- AAP —
- American Academy of Pediatrics
- UTI —
- urinary tract infection
Over the course of the last 2 decades, the approach to the management of urinary tract infections (UTIs) in children has undergone considerable reconsideration. Areas such as screening urinalysis, method of urine collection, definition of a positive culture, imaging assessment after the diagnosis of UTI in children, medications for treatment, and mode of administration are examples of such reassessment.
In 2011, American Academy of Pediatrics (AAP) guidelines for the diagnosis and management of UTI in febrile infants and young children were published.1 The guidelines were for children 2 to 24 months. However, the guidelines also provide a framework for the approach to older children as well. In particular, the guidelines strongly recommend urinalysis to support the presumptive use of antimicrobial therapy and urine culture for establishing the diagnosis of a UTI.
Shaikh et al,2 in this issue of Pediatrics, demonstrate that certain urinary pathogens fail to reliably elicit pyuria. In 1181 children where both a urine culture and concomitant urinalysis were performed, only 87% of the time was pyuria found in the setting of a positive culture. The authors further found that Enterococcus, Klebsiella, and Pseudomonas species were less likely to elicit pyuria or a positive leukocyte esterase test despite causing a urinary tract infection.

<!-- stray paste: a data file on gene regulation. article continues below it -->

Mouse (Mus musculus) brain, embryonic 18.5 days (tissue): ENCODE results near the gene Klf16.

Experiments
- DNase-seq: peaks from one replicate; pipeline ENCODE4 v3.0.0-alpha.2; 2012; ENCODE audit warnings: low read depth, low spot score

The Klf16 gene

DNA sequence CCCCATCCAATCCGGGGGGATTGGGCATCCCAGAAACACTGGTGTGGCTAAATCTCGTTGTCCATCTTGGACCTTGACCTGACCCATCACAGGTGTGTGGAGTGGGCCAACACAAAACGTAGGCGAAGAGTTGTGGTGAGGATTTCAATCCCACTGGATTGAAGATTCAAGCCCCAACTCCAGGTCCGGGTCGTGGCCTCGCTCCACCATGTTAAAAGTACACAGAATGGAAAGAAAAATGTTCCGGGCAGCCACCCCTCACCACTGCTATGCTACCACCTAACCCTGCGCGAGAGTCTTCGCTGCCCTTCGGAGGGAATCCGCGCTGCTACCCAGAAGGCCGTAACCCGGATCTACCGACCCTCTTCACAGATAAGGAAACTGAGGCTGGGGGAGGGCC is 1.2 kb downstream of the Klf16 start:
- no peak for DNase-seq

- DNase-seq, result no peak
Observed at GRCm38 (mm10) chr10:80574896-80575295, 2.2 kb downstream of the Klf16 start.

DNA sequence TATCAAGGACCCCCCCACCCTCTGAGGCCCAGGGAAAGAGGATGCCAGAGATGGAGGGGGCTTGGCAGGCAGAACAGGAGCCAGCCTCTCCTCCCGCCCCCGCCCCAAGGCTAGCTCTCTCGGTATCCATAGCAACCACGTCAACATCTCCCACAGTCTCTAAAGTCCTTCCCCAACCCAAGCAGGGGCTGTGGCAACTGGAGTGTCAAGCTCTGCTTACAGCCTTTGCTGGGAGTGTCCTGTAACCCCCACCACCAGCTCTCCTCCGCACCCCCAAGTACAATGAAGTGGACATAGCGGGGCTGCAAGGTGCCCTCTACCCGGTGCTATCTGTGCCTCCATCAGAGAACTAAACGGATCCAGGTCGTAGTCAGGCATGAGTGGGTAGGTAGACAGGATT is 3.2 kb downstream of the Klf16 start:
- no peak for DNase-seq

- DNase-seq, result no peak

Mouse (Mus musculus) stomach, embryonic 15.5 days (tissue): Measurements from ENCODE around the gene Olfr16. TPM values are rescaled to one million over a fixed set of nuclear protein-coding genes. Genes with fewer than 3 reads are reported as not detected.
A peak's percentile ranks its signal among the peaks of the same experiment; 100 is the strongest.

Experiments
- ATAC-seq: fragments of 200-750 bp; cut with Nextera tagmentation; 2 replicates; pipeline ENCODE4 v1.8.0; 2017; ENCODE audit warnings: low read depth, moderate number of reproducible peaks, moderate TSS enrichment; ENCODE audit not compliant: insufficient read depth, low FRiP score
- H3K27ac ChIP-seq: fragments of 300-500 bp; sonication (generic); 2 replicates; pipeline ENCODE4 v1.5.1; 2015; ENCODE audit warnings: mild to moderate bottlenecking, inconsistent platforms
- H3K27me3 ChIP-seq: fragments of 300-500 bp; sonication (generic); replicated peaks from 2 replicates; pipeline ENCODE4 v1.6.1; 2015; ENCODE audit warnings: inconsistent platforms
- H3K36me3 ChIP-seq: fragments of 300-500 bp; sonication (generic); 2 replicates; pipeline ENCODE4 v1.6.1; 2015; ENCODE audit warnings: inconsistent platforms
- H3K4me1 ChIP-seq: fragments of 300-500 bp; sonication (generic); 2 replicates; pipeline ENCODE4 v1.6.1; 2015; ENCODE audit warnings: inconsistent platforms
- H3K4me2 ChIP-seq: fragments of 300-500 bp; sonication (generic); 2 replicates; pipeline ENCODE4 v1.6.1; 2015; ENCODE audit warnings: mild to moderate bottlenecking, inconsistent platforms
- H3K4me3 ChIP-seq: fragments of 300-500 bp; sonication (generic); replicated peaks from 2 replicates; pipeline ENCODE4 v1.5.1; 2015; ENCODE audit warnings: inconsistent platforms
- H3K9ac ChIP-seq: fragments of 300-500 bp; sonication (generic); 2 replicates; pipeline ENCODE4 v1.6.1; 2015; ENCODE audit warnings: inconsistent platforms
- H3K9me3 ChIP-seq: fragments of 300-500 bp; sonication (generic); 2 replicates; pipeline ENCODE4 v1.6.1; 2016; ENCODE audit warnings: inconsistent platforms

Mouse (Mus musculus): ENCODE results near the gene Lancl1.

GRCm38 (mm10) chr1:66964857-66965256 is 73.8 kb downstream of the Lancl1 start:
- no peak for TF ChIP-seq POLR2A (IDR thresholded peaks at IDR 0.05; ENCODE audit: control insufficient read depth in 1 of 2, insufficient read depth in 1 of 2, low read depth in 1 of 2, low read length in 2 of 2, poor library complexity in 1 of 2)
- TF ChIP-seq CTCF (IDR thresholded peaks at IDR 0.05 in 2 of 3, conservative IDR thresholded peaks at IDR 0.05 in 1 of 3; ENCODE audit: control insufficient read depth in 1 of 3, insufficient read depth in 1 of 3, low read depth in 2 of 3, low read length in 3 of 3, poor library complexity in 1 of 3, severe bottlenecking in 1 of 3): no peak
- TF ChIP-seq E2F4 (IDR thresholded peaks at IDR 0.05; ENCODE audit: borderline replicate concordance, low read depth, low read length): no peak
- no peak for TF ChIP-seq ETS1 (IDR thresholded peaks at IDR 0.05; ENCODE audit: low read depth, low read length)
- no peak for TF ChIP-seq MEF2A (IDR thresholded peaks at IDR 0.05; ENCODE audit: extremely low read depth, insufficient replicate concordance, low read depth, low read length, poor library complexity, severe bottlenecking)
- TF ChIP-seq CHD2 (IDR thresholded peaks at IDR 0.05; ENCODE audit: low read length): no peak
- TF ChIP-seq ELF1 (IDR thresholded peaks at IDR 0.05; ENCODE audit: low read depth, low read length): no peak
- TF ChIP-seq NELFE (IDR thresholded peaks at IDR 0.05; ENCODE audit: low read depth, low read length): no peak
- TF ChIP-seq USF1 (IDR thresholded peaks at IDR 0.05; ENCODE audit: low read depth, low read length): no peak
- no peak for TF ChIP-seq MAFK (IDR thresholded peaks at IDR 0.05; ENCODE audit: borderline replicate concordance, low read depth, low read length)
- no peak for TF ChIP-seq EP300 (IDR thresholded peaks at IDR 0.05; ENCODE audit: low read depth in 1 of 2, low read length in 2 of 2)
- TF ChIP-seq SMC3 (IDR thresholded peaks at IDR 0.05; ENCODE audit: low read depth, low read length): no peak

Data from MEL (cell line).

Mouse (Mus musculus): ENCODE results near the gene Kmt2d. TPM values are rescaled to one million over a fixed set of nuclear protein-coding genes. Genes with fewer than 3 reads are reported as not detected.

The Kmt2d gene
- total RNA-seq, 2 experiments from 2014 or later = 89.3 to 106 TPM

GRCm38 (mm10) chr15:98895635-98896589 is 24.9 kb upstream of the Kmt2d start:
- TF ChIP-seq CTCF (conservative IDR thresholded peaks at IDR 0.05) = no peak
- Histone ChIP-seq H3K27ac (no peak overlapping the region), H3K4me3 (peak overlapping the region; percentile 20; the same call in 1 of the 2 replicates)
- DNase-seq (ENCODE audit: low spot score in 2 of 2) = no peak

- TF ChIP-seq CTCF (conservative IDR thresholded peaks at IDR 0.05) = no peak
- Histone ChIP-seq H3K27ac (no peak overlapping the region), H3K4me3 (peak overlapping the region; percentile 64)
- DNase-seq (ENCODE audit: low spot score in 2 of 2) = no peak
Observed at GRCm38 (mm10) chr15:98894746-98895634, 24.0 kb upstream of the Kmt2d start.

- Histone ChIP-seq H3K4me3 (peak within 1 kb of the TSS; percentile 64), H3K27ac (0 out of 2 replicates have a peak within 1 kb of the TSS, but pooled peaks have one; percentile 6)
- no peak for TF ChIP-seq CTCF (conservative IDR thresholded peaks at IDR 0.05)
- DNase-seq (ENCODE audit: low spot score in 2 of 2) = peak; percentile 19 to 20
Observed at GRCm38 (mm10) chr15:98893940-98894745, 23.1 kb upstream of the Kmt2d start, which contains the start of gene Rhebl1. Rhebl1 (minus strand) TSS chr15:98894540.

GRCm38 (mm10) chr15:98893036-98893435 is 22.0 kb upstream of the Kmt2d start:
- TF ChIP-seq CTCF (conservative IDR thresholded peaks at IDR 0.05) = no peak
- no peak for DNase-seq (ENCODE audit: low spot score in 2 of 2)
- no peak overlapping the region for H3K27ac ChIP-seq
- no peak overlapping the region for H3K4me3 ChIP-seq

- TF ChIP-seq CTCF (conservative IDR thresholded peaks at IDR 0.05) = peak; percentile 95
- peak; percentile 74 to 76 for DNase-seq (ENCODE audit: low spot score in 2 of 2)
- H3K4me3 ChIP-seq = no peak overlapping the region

So how does the urinalysis help? More pointedly, why do a urinalysis? The report by Shaikh et al2 agrees with a previously published meta-analysis that reveals pyuria to be absent in at least 10% of urines that culture positive.3 For a condition as common as UTI, this is too high a false-negative rate. Shaikh et al2 conclude that a urine culture should be obtained in all children suspected of UTI. Indeed, the AAP guidelines are consistent with this statement. The AAP guidelines recognize that a clinician may have a low level of suspicion for UTI and may choose not to treat. However, given recent analyses of the utility of urinalysis and the report by Shaikh et al,2 it is difficult to see how a negative urinalysis might reassure a clinician if there are signs of a UTI. Hence, if one is considering treating for presumptive UTI, a culture is needed. If one is considering waiting and not treating, but suspects a UTI, a culture is still needed. Shaikh et al2 conclude that new biomarkers are needed if we really want help with the “point of care” testing. Although we wait for new biomarkers, we should recognize the limitations of a negative urinalysis and still get that urine culture.
- Accepted April 18, 2016.
- Address correspondence to Aaron Friedman, MD, 125 North Hamilton St, #905, Madison, WI 53703. E-mail:
Opinions expressed in these commentaries are those of the author and not necessarily those of the American Academy of Pediatrics or its Committees.
FINANCIAL DISCLOSURE: The author has indicated he has no financial relationships relevant to this article to disclose.
FUNDING: No external funding.
POTENTIAL CONFLICT OF INTEREST: The author has indicated he has no potential conflicts of interest to disclose.
COMPANION PAPER: A companion to this article can be found online at www.pediatrics.org/cgi/doi/10.1542/peds.2016-0087.
- Roberts KB; Subcommittee on Urinary Tract Infection, Steering Committee on Quality Improvement and Management
- Copyright © 2016 by the American Academy of Pediatrics